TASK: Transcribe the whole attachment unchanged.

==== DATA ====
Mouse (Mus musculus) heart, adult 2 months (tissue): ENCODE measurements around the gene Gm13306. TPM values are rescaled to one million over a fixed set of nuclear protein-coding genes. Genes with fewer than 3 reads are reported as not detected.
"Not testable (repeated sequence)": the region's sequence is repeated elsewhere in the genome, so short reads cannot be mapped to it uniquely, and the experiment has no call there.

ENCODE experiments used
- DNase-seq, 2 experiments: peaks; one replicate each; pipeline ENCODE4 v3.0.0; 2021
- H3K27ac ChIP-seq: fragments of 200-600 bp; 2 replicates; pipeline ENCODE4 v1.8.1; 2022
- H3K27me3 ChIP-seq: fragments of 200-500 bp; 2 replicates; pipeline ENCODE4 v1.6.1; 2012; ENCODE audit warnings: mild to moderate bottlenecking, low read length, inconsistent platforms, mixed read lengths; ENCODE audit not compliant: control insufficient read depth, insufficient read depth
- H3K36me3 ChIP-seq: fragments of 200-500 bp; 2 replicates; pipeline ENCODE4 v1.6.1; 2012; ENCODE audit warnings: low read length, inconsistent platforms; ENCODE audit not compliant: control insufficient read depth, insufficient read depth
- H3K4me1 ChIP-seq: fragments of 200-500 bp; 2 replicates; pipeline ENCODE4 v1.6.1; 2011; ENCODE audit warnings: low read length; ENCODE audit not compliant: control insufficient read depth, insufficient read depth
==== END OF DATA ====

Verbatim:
Mouse (Mus musculus) heart, adult 2 months (tissue): ENCODE measurements around the gene Gm13306. TPM values are rescaled to one million over a fixed set of nuclear protein-coding genes. Genes with fewer than 3 reads are reported as not detected.
"Not testable (repeated sequence)": the region's sequence is repeated elsewhere in the genome, so short reads cannot be mapped to it uniquely, and the experiment has no call there.

ENCODE experiments used
- DNase-seq, 2 experiments: peaks; one replicate each; pipeline ENCODE4 v3.0.0; 2021
- H3K27ac ChIP-seq: fragments of 200-600 bp; 2 replicates; pipeline ENCODE4 v1.8.1; 2022
- H3K27me3 ChIP-seq: fragments of 200-500 bp; 2 replicates; pipeline ENCODE4 v1.6.1; 2012; ENCODE audit warnings: mild to moderate bottlenecking, low read length, inconsistent platforms, mixed read lengths; ENCODE audit not compliant: control insufficient read depth, insufficient read depth
- H3K36me3 ChIP-seq: fragments of 200-500 bp; 2 replicates; pipeline ENCODE4 v1.6.1; 2012; ENCODE audit warnings: low read length, inconsistent platforms; ENCODE audit not compliant: control insufficient read depth, insufficient read depth
- H3K4me1 ChIP-seq: fragments of 200-500 bp; 2 replicates; pipeline ENCODE4 v1.6.1; 2011; ENCODE audit warnings: low read length; ENCODE audit not compliant: control insufficient read depth, insufficient read depth